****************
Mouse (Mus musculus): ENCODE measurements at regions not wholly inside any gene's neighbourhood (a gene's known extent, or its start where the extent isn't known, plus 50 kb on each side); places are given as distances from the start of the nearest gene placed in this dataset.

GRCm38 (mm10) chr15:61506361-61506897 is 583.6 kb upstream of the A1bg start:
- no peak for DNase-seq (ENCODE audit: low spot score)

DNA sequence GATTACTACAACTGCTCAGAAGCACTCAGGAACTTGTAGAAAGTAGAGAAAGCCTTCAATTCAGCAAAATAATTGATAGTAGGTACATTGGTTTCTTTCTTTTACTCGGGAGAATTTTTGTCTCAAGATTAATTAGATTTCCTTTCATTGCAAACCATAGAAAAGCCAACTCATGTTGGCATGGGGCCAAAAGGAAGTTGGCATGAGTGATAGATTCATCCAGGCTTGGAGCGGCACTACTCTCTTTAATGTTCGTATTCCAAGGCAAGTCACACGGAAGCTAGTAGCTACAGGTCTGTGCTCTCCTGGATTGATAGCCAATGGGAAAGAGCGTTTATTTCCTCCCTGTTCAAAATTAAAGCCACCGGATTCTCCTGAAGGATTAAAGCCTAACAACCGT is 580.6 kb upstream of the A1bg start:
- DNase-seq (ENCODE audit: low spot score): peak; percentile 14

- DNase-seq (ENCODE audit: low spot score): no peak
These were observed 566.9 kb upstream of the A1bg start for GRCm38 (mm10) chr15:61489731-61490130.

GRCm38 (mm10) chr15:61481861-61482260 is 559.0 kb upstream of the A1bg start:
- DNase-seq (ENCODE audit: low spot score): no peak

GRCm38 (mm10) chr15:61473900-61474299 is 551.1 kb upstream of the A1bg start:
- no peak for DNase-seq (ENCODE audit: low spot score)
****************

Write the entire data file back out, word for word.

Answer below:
Mouse (Mus musculus): ENCODE measurements at regions not wholly inside any gene's neighbourhood (a gene's known extent, or its start where the extent isn't known, plus 50 kb on each side); places are given as distances from the start of the nearest gene placed in this dataset.

GRCm38 (mm10) chr15:61506361-61506897 is 583.6 kb upstream of the A1bg start:
- no peak for DNase-seq (ENCODE audit: low spot score)

DNA sequence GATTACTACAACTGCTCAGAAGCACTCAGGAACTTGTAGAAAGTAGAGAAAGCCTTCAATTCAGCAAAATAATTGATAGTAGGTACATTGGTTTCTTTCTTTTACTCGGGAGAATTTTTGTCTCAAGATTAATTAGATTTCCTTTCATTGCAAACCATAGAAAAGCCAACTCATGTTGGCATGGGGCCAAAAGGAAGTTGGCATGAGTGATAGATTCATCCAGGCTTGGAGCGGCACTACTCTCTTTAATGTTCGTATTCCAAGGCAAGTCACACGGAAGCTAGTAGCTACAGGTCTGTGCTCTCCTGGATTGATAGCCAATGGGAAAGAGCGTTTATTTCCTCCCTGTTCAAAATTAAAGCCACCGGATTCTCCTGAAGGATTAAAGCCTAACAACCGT is 580.6 kb upstream of the A1bg start:
- DNase-seq (ENCODE audit: low spot score): peak; percentile 14

- DNase-seq (ENCODE audit: low spot score): no peak
These were observed 566.9 kb upstream of the A1bg start for GRCm38 (mm10) chr15:61489731-61490130.

GRCm38 (mm10) chr15:61481861-61482260 is 559.0 kb upstream of the A1bg start:
- DNase-seq (ENCODE audit: low spot score): no peak

GRCm38 (mm10) chr15:61473900-61474299 is 551.1 kb upstream of the A1bg start:
- no peak for DNase-seq (ENCODE audit: low spot score)